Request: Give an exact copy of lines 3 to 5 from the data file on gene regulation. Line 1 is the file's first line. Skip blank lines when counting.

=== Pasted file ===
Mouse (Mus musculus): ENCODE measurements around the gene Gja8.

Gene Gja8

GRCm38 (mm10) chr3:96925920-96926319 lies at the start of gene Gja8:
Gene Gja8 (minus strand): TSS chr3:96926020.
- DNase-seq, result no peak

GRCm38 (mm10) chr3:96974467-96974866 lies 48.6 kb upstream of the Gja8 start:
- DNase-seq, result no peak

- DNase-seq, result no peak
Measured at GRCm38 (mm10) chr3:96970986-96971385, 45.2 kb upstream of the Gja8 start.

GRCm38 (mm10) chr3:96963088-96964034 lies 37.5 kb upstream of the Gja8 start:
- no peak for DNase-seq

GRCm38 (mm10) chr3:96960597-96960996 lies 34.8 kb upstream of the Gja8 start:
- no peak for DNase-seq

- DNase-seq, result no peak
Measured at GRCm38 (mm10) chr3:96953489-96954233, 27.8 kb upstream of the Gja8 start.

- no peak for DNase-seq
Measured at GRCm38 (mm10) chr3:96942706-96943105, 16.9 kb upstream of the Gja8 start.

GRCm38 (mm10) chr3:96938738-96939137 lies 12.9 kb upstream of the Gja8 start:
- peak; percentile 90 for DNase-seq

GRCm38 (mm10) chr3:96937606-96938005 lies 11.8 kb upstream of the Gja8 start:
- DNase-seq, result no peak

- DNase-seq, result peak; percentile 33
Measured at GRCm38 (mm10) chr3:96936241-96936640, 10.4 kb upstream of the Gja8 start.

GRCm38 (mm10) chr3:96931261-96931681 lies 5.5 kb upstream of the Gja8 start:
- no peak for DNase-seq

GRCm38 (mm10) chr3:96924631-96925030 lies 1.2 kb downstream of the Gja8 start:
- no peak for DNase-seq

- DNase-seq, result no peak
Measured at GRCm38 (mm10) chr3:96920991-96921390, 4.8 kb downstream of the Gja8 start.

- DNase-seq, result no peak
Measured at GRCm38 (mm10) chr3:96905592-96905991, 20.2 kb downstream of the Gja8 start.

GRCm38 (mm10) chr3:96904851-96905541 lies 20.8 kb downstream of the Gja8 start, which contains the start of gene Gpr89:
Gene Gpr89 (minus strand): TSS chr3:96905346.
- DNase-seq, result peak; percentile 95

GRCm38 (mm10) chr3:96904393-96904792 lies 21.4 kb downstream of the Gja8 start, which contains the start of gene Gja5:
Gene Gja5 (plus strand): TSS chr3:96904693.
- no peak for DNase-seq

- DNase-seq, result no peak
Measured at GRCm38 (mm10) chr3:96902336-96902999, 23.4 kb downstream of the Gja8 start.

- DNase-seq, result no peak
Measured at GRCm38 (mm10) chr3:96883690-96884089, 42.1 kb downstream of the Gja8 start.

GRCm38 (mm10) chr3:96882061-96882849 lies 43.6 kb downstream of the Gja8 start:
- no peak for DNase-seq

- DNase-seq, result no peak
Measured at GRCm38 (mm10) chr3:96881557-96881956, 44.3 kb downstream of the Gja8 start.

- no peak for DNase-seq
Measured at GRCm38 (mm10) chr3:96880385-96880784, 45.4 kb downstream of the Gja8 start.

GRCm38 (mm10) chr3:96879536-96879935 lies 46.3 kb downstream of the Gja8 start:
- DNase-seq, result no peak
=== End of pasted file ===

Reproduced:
GRCm38 (mm10) chr3:96925920-96926319 lies at the start of gene Gja8:
Gene Gja8 (minus strand): TSS chr3:96926020.
- DNase-seq, result no peak